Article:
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Neurobiologic Antecedents of Schizophrenia in Children:  Evidence for an Inherited, Congenital Neurointegrative Defect

Barbara Fish, MD
Arch Gen Psychiatry. 1977;34(11):1297-1313. doi:10.1001/archpsyc.1977.01770230039002.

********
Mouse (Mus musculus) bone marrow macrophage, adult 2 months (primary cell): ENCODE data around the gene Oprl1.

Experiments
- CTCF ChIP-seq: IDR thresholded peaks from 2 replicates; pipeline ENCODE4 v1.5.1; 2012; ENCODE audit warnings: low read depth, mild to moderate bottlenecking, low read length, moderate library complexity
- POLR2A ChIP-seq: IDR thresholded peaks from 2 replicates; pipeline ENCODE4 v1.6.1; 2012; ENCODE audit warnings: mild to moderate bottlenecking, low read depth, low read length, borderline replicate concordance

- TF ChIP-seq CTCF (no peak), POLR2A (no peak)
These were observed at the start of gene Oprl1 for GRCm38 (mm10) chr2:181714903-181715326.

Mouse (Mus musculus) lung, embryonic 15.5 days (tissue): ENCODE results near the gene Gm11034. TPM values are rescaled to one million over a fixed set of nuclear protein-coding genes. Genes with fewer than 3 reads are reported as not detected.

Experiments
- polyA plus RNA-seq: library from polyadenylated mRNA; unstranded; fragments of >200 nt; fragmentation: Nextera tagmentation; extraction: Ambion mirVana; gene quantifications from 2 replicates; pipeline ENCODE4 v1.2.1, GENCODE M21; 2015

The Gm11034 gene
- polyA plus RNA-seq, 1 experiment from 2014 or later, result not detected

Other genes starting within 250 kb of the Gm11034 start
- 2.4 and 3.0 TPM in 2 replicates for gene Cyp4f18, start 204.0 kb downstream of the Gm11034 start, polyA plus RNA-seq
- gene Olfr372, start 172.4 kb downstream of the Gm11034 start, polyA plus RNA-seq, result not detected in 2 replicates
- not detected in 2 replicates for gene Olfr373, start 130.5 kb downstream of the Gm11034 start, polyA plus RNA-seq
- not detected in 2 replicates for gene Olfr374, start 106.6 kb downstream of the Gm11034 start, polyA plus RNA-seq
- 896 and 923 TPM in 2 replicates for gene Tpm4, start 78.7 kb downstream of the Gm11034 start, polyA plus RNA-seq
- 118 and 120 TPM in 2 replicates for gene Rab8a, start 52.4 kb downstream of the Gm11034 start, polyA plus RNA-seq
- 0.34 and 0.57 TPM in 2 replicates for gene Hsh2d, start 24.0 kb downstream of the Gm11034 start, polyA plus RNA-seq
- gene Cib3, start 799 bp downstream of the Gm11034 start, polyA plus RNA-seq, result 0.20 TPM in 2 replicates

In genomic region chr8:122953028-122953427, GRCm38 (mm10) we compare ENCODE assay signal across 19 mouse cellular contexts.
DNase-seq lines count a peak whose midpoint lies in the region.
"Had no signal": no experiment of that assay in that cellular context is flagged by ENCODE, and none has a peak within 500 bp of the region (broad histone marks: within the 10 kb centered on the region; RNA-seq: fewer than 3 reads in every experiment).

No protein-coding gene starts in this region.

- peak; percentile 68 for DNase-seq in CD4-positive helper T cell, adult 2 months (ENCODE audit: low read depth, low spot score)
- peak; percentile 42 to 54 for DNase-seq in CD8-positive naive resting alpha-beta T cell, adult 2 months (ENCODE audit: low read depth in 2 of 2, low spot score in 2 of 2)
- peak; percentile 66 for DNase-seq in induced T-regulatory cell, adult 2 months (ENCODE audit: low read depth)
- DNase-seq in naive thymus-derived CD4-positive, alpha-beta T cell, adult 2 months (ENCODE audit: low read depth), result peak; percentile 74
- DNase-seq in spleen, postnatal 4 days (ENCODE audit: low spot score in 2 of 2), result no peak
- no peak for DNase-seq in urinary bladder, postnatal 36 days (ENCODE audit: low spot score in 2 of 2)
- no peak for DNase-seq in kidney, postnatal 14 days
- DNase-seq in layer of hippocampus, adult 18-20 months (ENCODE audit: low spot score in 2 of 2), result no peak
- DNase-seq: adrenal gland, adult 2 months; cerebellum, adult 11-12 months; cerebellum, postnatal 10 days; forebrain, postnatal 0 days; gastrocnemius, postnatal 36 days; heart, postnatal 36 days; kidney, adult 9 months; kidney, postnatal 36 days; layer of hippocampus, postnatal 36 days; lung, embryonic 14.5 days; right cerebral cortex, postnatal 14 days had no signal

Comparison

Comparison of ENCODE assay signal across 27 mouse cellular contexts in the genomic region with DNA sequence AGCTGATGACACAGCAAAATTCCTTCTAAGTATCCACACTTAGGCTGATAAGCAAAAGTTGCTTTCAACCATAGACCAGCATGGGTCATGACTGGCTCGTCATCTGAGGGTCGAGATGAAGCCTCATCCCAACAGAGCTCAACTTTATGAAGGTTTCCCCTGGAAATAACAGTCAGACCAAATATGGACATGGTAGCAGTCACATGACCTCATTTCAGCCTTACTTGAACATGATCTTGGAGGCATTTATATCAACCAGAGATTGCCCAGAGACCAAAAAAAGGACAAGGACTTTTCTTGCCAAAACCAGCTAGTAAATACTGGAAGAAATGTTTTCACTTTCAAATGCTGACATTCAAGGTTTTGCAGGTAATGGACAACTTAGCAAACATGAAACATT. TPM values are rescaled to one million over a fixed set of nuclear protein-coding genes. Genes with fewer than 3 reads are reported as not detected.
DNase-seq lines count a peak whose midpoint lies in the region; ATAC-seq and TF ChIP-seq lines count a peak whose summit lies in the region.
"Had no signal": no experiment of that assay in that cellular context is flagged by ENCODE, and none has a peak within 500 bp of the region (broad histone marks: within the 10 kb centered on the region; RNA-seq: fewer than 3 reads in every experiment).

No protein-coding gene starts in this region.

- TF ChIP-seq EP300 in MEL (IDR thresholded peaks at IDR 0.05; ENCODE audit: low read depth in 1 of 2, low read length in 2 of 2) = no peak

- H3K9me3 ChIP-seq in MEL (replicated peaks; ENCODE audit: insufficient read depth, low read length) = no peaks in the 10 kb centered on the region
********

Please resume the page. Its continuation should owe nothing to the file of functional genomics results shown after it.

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• In chronic schizophrenics, disordered motor development in childhood is followed by more early cognitive and social impairment and poorer outcome; childhood schizophrenics represent the most extreme variants of this. Preschizophrenic infants show a fluctuating dysregulation of maturationm—or "pandevelopmental retardation" (PDR)m—that involves physical growth; gross motor, visual-motor, and cognitive development; proprioceptive and vestibular responses; muscle tone; and possibly arousal. Pandevelopmental retardation was significantly related to a genetic history for schizophrenia (<.05), but not to obstetric complications. The severity of PDR was significantly related to the severity of later psychiatric and cognitive disorder (<.01). Pandevelopmental retardation provides a "marker" in infancy for the inherited neurointegrative defect in schizophrenia. These disordered functions should be studied by anyone interested in the biology of the schizophrenic genotype or in specific early interventions for children at risk.


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